While Schnitzer believes there will always be a place for the more conventional approaches to haunts, with the darkened hallways littered with jump scares and campy costumes, he believes that the medium will continue to evolve. “We always want to have the traditional haunted houses because it just makes us feel like Halloween, but I think [it’s] going to be a lot more interactive,” he explains. “People are going to look at it more as experimental theater. It’s about having an experience, and you look at these escape rooms, and they’re getting more theatrical. There’s a billion great experiences. It’s like what Jason Blum said, ‘People are on screens and on social media all the time now, and horror attractions and haunted houses give you the opportunity to get off the screen, get off the computer, go and have a real experience, and then go right back on social media and talk about the great thing that you just went through.’”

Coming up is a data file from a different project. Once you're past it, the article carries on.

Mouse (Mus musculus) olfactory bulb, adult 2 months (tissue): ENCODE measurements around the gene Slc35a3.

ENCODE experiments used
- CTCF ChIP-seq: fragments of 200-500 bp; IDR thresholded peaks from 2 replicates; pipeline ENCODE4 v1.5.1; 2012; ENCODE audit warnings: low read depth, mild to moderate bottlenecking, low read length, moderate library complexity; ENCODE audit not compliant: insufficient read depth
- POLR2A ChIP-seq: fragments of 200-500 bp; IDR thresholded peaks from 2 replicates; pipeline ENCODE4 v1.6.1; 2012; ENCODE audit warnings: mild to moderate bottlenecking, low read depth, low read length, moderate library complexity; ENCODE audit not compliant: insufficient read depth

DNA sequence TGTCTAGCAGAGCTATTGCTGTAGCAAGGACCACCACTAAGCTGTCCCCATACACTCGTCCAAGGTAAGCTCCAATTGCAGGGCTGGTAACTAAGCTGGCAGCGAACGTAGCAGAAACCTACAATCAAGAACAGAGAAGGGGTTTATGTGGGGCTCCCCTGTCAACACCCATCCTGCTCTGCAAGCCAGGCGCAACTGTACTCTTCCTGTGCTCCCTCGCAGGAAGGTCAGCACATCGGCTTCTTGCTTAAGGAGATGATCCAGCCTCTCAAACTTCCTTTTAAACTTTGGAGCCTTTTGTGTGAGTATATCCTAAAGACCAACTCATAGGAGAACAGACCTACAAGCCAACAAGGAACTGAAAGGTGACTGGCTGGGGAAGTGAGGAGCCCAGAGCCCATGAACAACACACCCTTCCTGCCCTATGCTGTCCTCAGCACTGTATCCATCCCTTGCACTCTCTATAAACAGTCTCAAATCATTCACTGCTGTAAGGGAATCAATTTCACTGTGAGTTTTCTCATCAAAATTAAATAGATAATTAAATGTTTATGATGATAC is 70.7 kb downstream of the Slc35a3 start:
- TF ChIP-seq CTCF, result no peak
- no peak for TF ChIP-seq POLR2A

As far as his movie, Schnitzer wants the experience to run parallel to a haunted house itself. “[We want] to give you all the feelings. You will be shocked, you’re going to be disturbed, you’re going to laugh, you’re going to feel emotional, and you’ll feel strangely inspired at the end. That was my goal.”